Case studies (also called success stories) are a great way to demonstrate your expertise to future clients. They put testimonials in context, explaining your business and showing exactly why clients say such nice things about your product or service.
If you want strong case studies, then you need cooperation from your former clients, most of whom are glad to help. But it pays to reassure clients in the following ways:
- Let them know that they will be able to review the case study before it is published, to make sure they are happy with the way they and their company are portrayed. You also want to give them an opportunity to edit any words they feel uncomfortable with, once they see them in print.
- Let clients know that your intent is to celebrate them and their company as much as your own. Your case study will say, “Here is someone who was smart enough to know they needed help, and we were glad to provide it.”
- Before you use client statements in your case studies, edit them for grammar. When we speak, we are likely to wander from the main point or repeat ourselves or enter meaningless bridge words like “actually.” Without changing the meaning of what clients are saying, make sure they come across as fluent and knowledgeable.
- Make sure you respect the client’s confidentiality. Many nonprofits help people who would be ashamed, bullied or even endangered if their involvement with the nonprofit became known through a case study. Sometimes a professional client will have moved on from the company where you originally worked together. If you are asking for their story, give them the opportunity to request a pseudonym or to be referred to by only first name or company position (“a vice president in a travel company”).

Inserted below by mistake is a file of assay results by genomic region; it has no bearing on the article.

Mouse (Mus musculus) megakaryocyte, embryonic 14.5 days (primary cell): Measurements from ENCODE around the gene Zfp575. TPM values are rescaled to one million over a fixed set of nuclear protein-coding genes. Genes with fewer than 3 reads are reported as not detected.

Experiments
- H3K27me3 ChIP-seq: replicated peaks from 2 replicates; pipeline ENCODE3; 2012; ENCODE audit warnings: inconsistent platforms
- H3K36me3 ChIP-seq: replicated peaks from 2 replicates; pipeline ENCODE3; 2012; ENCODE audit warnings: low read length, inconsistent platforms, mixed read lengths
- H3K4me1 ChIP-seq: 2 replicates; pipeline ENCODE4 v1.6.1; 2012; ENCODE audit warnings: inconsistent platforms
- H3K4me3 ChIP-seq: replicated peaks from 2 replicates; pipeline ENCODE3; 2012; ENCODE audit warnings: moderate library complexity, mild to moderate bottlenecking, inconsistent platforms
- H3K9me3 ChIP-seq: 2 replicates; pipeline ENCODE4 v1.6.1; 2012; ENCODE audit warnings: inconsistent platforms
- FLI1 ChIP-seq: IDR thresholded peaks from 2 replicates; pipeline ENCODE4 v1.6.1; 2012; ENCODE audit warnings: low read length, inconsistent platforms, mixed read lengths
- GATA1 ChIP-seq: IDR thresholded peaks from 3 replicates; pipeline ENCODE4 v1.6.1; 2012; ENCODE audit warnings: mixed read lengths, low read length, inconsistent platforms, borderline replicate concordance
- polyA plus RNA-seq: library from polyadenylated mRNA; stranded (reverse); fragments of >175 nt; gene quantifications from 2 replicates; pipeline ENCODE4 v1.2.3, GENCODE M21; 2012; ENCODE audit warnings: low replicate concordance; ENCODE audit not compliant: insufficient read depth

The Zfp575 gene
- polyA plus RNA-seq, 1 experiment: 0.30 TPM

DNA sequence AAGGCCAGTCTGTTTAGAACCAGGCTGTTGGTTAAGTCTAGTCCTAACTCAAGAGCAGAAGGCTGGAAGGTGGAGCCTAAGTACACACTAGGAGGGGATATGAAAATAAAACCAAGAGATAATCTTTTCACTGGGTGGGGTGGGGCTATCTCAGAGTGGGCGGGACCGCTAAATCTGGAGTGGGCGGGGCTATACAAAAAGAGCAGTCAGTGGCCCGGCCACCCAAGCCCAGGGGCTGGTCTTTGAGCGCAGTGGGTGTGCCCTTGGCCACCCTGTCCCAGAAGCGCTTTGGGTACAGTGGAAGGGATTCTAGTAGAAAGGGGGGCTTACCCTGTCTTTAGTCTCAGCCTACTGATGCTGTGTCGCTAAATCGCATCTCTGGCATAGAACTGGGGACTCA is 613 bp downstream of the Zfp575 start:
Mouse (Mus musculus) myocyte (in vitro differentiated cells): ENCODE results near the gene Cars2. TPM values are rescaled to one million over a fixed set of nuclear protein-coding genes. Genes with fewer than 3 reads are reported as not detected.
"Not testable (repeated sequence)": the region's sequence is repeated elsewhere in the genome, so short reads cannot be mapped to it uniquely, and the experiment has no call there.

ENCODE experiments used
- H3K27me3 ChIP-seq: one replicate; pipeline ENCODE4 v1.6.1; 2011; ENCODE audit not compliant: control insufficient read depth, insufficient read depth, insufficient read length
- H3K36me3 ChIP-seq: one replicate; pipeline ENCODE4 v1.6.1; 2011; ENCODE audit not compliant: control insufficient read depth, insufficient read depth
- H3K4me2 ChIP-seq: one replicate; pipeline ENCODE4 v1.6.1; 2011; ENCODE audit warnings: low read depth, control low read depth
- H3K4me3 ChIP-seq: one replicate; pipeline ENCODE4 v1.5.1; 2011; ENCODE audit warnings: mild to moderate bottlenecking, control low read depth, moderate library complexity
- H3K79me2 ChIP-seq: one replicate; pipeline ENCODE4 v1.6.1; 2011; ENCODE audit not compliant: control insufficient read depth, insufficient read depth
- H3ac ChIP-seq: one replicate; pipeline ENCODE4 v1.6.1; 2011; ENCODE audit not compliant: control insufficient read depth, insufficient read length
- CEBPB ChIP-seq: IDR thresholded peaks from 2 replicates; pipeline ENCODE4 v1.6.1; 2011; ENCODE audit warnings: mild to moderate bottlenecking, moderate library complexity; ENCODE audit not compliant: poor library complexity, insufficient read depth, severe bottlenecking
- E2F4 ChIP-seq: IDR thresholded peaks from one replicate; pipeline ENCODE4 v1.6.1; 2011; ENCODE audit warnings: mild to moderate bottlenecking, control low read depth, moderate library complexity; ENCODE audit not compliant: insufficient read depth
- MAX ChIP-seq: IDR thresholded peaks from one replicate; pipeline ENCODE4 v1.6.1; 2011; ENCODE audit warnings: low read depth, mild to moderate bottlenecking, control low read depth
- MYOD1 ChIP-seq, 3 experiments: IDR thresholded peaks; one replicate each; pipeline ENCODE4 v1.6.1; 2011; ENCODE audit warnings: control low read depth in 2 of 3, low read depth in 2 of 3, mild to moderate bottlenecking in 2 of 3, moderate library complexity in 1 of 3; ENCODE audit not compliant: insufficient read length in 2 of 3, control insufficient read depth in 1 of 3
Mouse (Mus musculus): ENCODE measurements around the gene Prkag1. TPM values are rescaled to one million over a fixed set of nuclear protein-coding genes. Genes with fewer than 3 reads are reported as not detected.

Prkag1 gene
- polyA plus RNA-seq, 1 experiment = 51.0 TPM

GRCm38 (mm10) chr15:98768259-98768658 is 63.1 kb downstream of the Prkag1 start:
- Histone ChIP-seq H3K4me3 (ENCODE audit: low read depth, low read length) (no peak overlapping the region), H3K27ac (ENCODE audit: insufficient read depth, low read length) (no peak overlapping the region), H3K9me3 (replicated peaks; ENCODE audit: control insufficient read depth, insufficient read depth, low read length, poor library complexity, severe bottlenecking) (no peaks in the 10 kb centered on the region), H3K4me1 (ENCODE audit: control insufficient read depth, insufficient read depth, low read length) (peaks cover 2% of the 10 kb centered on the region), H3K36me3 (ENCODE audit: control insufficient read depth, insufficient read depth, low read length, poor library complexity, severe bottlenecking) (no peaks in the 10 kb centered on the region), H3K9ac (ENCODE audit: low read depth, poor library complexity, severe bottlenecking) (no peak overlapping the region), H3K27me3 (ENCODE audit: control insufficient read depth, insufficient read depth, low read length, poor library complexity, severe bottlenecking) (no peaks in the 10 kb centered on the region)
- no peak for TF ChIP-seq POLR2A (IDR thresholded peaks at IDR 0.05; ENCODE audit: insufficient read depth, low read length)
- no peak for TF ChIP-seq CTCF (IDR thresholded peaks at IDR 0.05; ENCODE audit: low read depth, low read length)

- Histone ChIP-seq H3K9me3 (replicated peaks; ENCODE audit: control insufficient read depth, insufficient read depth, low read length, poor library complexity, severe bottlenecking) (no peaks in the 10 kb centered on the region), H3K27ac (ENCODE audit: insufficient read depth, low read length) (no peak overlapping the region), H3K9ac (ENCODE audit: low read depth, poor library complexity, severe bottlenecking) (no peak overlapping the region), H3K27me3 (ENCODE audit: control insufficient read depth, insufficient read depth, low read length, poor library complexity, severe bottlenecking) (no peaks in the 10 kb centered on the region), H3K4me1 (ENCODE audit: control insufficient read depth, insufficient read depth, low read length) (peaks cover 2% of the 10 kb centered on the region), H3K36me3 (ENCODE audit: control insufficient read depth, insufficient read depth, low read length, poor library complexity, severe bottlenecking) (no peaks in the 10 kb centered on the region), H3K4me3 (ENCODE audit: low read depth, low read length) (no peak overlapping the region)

When you give a face to your clients by telling their story–and your own–you create a connection with future clients. The line between satisfying the needs of your organization and satisfying the needs of the client you are interviewing can be a thin one. Let TWP help you find the right balance in your case study or success story.
Case studies are one of the world’s perfect combinations, like peanut butter and jelly or chocolate and…more chocolate. Case studies combine testimonials from your customers with your own narrative about what you do and how you do it. Or to use another metaphor, you customer paints a picture and you get to choose the frame, so that the case study appeals to the potential customers you most want to reach.
For a case study to achieve that goal, you need to take three important steps:
1. Allow someone objective–not you–to conduct the interviews. You have preconceived notions about what your customer wanted, what pleased your customer the most, why your customer worked with you, and what (if anything) the customer would have changed. Your preconceived notions get in the way. Your customer also may feel inhibited when you are conducting the interview about your own company’s work.
2. Choose your interviewees from those who were closest to your project at the customer location, even if they were lower on the hierarchy. You might interview the owner/manager for an overview and then interview one of staff you worked with directly for details. If possible, avoid anyone on the customer’s staff who wants to help you sell your services with words that contain smooth praise but very little original content or personality. Their well-meant help just doesn’t sound natural.
3. Do not edit words into the mouths of interviewees. It’s okay to combine statements for a smoother flow (people do tend to circle back to topics), and it’s certainly okay to fix grammar. But do not add words to make the interviewee say something exactly the way you want. Remember the perfection of case studies: if something doesn’t get said by the interviewee or isn’t explained correctly, you can always say it yourself.
Recently I conducted interviews and wrote case studies for business owners in the organizational development and executive coaching fields. Their customers ranged from government agencies to healthcare, technical and service companies. In all cases, the business owners were delighted with the comments by interviewees, around which we wove a narrative that included statements by the business owners themselves. The interviewee comments were spontaneous, unique and in some cases unexpected; the business owners’ comments were well thought out to further explain mission, services and values. Together, interviewees and business owners created rich and interesting case studies–peanut butter and jelly supreme!